SEATTLE—Peritoneal dialysis (PD) is underused in the United States even though it offers a number of advantages over hemodialysis (HD), according to a speaker at the 30th Annual Dialysis Conference here.
For example, in the first three years of dialysis treatment, PD is associated with better survival than HD, said Jack Moncrief, MD, Medical Director of the DaVita/Jack Moncrief Dialysis Center in Austin, Tex. Survival rates are similar after that. Moreover, PD patients need less erythropoietin than HD patients.
“The big problem is that there are too many myths,” Dr. Moncrief said. “Also, people don’t realize that when they go on dialysis, they still have some remaining kidney function. However, when you put them on hemodialysis that remaining kidney function quickly disappears. That is not the case with peritoneal dialysis.”
Dr. Moncrief, who spoke on the barriers to the use of PD, said many physicians and their patients falsely believe that infections are more common in PD than in HD. Yet, studies show that PD patients experience fewer episodes of peritonitis than HD patients experience sepsis.
Other myths include the mistaken beliefs that all PD patients need vascular access back-up, PD is difficult to manage in the hospital setting, PD is not adequate for large patients, and survival rates are not as good on PD as they are on HD.
As to why PD is not more widely used, Dr. Moncrief noted that “nephrologists have been poorly trained in peritoneal dialysis. They simply are not familiar with how to manage a peritoneal dialysis program.”
In addition, patients are afraid of having a tube stuck in their abdomen, he said, adding that they are more willing to have something to put in their arm. They also do not want the responsibility of performing PD at home. Other barriers to PD use include discomfort among medical staff when it comes to PD and a general lack of information about PD and its costs.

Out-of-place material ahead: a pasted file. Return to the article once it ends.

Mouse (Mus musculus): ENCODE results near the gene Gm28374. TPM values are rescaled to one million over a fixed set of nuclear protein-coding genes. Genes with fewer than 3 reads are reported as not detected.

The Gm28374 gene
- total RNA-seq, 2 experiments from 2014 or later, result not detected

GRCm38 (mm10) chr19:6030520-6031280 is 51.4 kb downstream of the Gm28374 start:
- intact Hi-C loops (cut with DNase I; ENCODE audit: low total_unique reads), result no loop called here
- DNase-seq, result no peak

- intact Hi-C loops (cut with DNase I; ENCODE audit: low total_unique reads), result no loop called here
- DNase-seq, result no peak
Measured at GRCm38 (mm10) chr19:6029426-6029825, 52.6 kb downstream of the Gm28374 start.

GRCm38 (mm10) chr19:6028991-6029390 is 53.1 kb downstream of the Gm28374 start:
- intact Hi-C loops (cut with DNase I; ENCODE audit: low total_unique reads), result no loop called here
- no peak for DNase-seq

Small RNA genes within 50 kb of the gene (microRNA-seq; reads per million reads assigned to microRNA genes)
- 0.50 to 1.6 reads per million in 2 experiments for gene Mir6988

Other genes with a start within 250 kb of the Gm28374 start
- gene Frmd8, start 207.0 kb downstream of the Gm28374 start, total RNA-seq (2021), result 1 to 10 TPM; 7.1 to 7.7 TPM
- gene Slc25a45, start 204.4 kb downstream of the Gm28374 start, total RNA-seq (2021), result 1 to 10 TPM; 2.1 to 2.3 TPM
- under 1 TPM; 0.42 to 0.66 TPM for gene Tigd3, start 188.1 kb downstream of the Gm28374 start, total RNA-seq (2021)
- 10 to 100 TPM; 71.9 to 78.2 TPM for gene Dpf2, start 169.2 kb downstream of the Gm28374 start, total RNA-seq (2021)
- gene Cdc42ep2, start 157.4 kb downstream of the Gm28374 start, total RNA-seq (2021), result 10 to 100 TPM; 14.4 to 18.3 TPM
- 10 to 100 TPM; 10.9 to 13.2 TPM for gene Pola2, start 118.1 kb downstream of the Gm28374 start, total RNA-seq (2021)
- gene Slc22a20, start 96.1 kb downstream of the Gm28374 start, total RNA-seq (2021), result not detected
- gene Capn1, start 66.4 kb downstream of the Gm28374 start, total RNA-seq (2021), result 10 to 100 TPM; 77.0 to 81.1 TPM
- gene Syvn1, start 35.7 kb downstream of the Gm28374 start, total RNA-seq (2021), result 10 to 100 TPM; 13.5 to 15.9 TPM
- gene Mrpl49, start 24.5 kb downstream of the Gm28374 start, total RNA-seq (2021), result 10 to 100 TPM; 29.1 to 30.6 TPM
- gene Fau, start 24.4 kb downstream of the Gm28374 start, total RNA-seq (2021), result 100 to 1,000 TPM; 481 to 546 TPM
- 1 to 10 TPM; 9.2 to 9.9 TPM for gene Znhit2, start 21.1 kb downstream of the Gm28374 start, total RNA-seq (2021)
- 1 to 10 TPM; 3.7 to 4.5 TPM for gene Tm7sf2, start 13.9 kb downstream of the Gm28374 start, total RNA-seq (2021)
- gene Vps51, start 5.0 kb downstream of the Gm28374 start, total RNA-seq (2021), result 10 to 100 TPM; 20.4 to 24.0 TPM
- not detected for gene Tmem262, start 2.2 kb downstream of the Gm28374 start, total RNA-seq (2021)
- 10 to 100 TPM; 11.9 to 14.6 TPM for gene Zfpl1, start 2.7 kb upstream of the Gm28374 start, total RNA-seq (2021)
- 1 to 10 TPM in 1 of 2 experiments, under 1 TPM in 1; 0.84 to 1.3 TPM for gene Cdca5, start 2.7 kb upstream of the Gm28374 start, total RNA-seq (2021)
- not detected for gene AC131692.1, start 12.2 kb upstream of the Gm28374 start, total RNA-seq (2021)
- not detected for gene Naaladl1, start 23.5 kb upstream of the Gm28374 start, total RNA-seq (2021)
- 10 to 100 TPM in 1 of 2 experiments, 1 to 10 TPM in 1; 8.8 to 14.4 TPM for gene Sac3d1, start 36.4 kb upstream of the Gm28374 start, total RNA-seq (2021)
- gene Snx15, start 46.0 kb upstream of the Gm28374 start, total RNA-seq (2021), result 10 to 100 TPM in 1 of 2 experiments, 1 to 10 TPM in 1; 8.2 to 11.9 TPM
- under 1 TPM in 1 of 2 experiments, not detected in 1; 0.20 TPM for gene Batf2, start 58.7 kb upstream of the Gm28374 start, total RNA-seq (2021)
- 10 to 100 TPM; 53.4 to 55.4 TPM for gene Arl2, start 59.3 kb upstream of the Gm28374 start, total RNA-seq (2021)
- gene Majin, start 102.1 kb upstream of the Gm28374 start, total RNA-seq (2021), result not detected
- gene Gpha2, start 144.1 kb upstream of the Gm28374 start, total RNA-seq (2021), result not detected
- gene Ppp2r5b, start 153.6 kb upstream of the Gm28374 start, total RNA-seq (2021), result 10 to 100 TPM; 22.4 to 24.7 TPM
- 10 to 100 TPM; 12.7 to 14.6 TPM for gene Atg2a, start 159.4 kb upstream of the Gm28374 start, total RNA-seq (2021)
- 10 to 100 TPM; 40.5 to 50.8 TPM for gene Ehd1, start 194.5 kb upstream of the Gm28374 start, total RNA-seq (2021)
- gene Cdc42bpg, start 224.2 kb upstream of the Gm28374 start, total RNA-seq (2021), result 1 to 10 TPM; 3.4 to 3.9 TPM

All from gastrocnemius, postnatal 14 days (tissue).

“About one-third of patients on peritoneal dialysis don’t need erythropoietin at all,” Dr. Moncrief pointed out. “That is a big economic advantage.” Additionally, PD patients need fewer phosphate binders “because phosphate is removed better with peritoneal dialysis,” he said.
Patients need to be trained and empowered to do their own dialysis, he said. “A lot of times patients come to dialysis and they don’t even know there is more than one way to do dialysis,” Dr. Moncrief said. “There is a fundamental bias by the medical staff against teaching the patient to do it themselves and sending the patient out. That is because the medical staff is no longer in control.”
Dr. Moncrief predicts that, as a result of economics, PD will become more widely accepted. In his view, 20% to 30% of dialysis patients should be on PD.
David Goodkin, MD, of Goodkin Biopharma Consulting in Bellevue, Wash., said PD offers patients autonomy and much more freedom compared to HD. For patients who are relatively young and still working, PD allows them to keep normal work hours.
Patients can do their PD exchanges on their own schedule, using a cycling machine while they sleep. “Peritoneal dialysis offers a desirable alternative to patients who wish to continue to be employed, because it frees them from having to visit a hemodialysis center three days each week and allows them autonomy in scheduling their dialysis exchanges,” Dr. Goodkin said.